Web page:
In their dealings, the artists will always tell you, the dealers have the upper hand. Yesterday provided a chance for the Washington Artists to gain some points as they battled the Washington Art Dealers in their first annual softball game.

What follows isn't a description of an upset. No new balance was struck. The dealers won. And the showdown that transpired on the sun-soaked Ellipse Yesterday could only be described as free-form. In artistic terms, it was not exactly abstract but far from a representational display of sport.

Standing by the sidelines, amid water coolers, six-packs of beer, ice chests, babies and dogs, Edwina Smith hinted at what was coming. Asked if she was a dealer, artist, curator, critic, printer of any of the other artistic species allowed to play, she answered, "Oh I live at the Beverly Court," as if that explained it all. She was, one assumed, since the court on the cosmopolitan strip of Columbia Road is a choice co-op for the city's artisans, a free artistic spirit.

Then there were the laissez-faire approaches to the game, its frills and its regulations. Neither team had enough gloves. About nine people played the outfield for each team. Peter Austin, a self-described "hybrid," meaning he works for a printing company, was using a lacrosse stick in center field. "It seems to be a loosely woven game," he observed, just after he missed a catch. The cheerleaders, with signs that urged "Gogh," Van Gogh," arrived at the bottom of the fifth inning.

In the leadership ranks, some tactics of the Earl Weaver woof-and-yell-em-down school emerged. Michael Clark, a painter, started out as captain of the artists' team but decided to pitch in the third inning. Painter Sam Gilliam became captain, chief coach and chief intimidator. "The dealers are cheating," he shouted, immediately trying to negotiate a trade of some of the dealers' players for his team.

Of course there was the free-form action, which, for the artists, had all the suspense of a Perils of Pauline movie. Would they catch the ball? In the bottom of the first inning, the artists' shortstop and third baseman collided. In minutes the dealers were ahead, 3-zip. "I don't know what that position was, maybe short center," explained artist Francisco Alavarado-Juarez. "Well, this is better than seeing each other at gallery openings," said sculptor Bert Ball.

In the top of the fifth inning, the artists scored three runs. "We're coming alive," shouted Big Al Young. "No, this is the time we are normally waking up," observed Leslie Kutek, one of the game's organizers. It was her idea to use the game to promote an all-Washington area show that opens June 5 at the Beverly Court, with works selected by the 27 artists who once exhibited at Lee's Laundry on Columbia Road.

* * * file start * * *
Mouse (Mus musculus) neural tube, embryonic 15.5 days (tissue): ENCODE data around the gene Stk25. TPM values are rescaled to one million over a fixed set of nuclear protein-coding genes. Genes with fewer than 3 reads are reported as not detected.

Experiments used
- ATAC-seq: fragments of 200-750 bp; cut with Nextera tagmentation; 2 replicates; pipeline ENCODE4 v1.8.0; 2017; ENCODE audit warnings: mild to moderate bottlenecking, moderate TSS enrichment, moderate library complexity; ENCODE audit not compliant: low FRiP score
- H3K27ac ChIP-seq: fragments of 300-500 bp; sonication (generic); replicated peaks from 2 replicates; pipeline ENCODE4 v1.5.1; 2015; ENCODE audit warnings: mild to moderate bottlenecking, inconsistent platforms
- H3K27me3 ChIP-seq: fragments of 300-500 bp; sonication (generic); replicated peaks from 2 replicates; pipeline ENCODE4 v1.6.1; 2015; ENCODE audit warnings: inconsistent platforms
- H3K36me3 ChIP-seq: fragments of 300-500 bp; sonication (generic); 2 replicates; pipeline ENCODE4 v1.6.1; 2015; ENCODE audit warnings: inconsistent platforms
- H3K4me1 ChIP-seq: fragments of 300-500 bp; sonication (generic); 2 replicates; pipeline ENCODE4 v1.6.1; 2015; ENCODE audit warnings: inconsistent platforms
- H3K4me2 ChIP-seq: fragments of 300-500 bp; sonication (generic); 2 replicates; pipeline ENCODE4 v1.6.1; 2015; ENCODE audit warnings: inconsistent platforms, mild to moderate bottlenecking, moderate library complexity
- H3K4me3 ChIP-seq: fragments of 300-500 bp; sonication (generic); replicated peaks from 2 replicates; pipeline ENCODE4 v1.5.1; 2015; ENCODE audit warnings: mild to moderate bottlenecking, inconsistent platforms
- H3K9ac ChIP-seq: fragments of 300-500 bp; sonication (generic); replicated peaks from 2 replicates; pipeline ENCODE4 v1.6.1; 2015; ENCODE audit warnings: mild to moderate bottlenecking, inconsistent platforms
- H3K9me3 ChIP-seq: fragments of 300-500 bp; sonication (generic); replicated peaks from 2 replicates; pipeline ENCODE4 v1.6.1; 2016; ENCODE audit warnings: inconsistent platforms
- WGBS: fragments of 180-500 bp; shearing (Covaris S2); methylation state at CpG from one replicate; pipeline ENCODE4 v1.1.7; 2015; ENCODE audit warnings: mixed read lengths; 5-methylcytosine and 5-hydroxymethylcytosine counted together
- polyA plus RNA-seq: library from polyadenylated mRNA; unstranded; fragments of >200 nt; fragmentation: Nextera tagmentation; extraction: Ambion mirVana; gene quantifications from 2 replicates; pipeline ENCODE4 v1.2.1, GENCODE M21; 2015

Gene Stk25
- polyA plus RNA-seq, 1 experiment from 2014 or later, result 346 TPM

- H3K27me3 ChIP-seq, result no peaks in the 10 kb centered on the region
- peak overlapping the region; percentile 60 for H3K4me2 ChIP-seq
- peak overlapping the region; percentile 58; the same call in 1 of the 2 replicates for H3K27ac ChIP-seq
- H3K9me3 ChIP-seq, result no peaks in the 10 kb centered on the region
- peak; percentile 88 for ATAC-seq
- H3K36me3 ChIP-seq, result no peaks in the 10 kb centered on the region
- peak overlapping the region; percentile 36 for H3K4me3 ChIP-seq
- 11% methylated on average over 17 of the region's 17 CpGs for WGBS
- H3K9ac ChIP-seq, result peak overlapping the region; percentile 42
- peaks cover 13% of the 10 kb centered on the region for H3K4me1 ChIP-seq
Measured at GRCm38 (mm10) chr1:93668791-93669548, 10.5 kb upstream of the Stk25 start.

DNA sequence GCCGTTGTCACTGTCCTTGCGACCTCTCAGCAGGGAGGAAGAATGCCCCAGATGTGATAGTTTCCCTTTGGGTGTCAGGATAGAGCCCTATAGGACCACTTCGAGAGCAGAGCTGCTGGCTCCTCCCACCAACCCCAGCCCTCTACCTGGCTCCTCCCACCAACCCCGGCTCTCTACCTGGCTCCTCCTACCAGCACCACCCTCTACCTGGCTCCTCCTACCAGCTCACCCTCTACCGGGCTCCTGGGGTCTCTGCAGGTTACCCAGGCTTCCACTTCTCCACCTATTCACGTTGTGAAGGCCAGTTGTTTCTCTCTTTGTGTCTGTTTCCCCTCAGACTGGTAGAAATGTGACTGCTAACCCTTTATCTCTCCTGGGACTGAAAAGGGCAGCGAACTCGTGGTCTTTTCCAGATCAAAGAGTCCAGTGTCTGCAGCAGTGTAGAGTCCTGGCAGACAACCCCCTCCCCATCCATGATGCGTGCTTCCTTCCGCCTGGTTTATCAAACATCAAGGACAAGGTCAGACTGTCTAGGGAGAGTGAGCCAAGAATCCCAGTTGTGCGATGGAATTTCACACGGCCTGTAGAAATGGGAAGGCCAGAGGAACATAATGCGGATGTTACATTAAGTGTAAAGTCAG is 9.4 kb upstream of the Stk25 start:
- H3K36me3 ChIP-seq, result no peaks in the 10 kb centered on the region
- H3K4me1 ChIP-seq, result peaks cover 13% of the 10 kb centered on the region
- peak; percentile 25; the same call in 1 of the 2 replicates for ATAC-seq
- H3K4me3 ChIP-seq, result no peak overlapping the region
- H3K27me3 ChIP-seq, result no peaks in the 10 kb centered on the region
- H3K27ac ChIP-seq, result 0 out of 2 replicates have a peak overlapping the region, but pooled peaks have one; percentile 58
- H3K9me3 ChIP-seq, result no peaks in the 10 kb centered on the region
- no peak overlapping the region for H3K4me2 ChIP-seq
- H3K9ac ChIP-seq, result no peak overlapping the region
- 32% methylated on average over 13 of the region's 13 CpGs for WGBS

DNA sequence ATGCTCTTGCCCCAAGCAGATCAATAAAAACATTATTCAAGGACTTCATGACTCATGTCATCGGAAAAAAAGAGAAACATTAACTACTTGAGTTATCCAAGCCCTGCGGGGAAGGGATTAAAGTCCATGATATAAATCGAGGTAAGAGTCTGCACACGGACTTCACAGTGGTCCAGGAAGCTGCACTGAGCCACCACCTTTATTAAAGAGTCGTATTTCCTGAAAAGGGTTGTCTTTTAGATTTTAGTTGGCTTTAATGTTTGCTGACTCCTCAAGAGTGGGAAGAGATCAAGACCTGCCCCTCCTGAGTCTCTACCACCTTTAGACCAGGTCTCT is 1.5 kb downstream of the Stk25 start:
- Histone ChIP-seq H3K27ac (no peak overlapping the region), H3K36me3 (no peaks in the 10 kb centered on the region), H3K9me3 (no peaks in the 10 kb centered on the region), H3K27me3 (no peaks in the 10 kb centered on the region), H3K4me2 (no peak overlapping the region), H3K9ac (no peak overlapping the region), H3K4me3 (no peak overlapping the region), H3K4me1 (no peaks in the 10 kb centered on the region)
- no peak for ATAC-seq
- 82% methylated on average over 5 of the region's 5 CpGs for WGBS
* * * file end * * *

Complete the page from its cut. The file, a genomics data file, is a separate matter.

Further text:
A softball game also seemed the perfect time to work out any grudges between the two traditional antagonists. The artists/dealers relationship is one of sheer dependency and rambunctious gripes. "This is the first time we have gotten together in 20 years," joked Jack Rasmussen. While no one would admit to any particular bloodletting, the play got rougher each time Rasmussen and Chris Middendorf, both local gallery owners, came to bat. When Phil Carll, of the Adams-Davidson Gallery, and the dealers' captain was tagged out at home plate, there was a loud cheer. Only Marilyn Mahoney, a painter, said what was on her mind. "The only thing I was hoping for was more critics. I wanted them to be vulnerable."

Fun was the byword. "I figured the dealers were close to my pocketbook, though the artists are close to my heart," said Bernie Cherin, a documentary filmaker who played for the dealers.

With the artists down by three at the end of the original seven-inning game, Bob Arnebeck, an arts writer functioning as the umpire, added two more innings. It didn't help. In the bottom of the seventh inning, Ted Cooper of Adams-Davidson hit a double, Cherin a double, Rasmussen a single. Print dealer Jem Hom popped to the infield, Jim Mayo of the Anacostia Neighborhood Museum bunted. They burned at home plate.

"The game's not over until the fat lady sings," yelled Gilliam. Yet it was. The dealers came out ahead, 8-3, the final tally. The winning pitcher, Reid Baron, the editor of Galleries Magazine, received a paper bat sprayed the color of gold leaf. And in the shadow of the Corcoran Gallery of Art, the artists gave up three cheers for the dealers and about 24 moans for the continuation of the traditional balance.